This book was recommended on a Read-Aloud-Revival Podcast and I am really glad I picked it up. It was recommended along with the The Read-Aloud Handbook and A Sense of Wonder. It’s all about the benefits of reading, specifically, reading aloud to your children. As a book-lover and someone who enjoys the magic of a read-aloud book, please read on!
First, this book is well written. I read the first four chapters in less than two days which is very unusual for my regular reading habits and full-time teaching job. Megan Cox Gurdon has a great conversational style without compromising her work as Wall Street Journal columnist. She is a book critic, essayist, and a book reviewer since 2005.
She explains how reading aloud to children is good for their brains from the latest brain science and behavioural research. She also draws widely from life and everyday literature. She knows that Good Night Moon is a wonderful picture book that most people have read and can relate to.
So, what are the advantages of reading aloud? She has many! Reading aloud is an antidote to fractured attention spans, atomized families, and unfulfilling distractions in the tech era. She also talks about the reader’s opportunity to re-visit stories from his or her childhood. Why wouldn’t you want to show enthusiasm for a story you loved as a child? I absolutely loved There’s an Alligator Under My Bed and I share that enthusiasm when I read it to my children at night. Third, she shares how stories keep far-flung military families connected. That really is a lovely thought in this distracted world.
There is the work that is done in the brain when a parent reads aloud to a baby. It’s soothing and stimulates cognitive development. Imaginative decoding of picture books is next and probably the most enjoyable aspects of reading aloud where children’s brains are stimulated.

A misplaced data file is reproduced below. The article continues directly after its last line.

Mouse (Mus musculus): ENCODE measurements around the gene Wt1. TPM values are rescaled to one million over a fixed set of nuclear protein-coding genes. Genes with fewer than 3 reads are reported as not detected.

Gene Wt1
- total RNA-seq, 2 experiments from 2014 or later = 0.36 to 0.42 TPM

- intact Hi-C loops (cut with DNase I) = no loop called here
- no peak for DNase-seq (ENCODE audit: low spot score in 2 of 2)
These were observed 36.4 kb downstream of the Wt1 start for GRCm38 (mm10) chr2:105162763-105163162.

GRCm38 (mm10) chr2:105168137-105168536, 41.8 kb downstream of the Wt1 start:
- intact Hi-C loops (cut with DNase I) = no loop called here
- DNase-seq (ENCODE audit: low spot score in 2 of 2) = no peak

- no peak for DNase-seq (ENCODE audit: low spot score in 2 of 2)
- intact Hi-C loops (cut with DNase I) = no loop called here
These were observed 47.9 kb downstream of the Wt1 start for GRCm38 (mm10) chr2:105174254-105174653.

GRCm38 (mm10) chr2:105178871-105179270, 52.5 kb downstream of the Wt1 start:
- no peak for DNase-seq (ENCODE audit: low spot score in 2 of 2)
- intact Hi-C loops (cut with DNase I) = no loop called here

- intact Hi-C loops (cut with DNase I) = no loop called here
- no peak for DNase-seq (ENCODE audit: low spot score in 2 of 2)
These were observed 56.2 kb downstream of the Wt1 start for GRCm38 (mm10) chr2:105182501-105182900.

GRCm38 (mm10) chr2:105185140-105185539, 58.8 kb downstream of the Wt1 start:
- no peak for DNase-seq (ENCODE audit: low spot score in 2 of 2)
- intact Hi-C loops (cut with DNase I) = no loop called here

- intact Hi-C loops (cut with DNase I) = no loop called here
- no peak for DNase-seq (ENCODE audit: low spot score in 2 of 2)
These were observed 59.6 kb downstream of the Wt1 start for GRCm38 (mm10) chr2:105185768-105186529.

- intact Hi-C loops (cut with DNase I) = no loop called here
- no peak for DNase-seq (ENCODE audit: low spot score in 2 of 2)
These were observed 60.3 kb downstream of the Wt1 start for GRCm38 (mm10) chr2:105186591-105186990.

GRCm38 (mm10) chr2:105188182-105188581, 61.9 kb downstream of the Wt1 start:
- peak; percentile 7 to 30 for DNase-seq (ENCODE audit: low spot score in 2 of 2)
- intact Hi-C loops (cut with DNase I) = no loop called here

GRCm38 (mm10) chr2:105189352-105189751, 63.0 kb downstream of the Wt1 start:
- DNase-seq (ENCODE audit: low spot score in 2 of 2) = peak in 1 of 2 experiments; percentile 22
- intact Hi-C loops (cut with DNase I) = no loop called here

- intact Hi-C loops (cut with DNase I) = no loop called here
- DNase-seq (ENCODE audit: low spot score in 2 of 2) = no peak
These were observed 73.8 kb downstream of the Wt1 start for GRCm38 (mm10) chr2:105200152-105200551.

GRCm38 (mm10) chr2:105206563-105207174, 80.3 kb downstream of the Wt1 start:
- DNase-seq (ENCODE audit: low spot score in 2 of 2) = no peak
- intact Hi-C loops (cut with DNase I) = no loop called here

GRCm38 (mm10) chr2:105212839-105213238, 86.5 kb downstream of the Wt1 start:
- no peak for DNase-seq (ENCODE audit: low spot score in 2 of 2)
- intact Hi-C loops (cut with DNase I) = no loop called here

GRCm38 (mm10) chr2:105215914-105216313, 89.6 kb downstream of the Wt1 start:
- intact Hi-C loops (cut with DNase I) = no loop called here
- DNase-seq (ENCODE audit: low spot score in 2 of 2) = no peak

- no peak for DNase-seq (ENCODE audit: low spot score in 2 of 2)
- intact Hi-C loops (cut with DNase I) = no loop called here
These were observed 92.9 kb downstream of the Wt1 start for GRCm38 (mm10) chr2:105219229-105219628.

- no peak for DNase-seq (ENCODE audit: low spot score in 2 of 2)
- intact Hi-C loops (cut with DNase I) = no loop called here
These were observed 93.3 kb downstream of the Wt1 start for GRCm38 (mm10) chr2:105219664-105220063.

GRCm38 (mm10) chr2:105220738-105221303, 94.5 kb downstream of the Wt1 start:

There is the imaginative transport of classic novels. Which novel would like to visit? To Kill a Mockingbird? Pride and Prejudice?
There is the rejuvenating late-life consolations of poetry and prose. There is just so much “spoken syllable” (Charles Dickens) out there.
Other benefits of this book include the practical tips and the myriad of reading recommendations that are woven into it. You will find a way to work this into your family life and you will find many books that you can use to bring your children together, learn something, make connections with people in history, and even, possibly, enjoy it. And they won’t even know they are missing their screens!
And I have a few favorite quotes:
"Technology is training us to dart and react like hummingbirds, scrolling, clicking, tweeting, liking. For people in the sustained-attention business, not least book publishers, these developments are unsettling" (p. 121).
"Culture does not consists solely of art and writing, of course, but also fo attitudes, practices, and values. The things we say when we are talking about about stories and pictures, the emphases we make and the bits we skip over, tell them something about how we see the world" (p. 157).
"Literary art helps us live longer, and enjoying it together out loud makes us smarter, happier, and more contented" (p. 191).
"Entering into storytelling mode has a mesmerizing power of its own. The sight of a parent or teacher sitting with a book attracts young children like iron fillings to a magnet" (p. 201).
There are many books on reading aloud out there. This really is one of the better ones! This mother of three will be taking advice from Megan Cox Gurdon, mother of five, on reading aloud and all the enchantment it brings. And I’ll let her know I’m having my students read aloud to each other as well!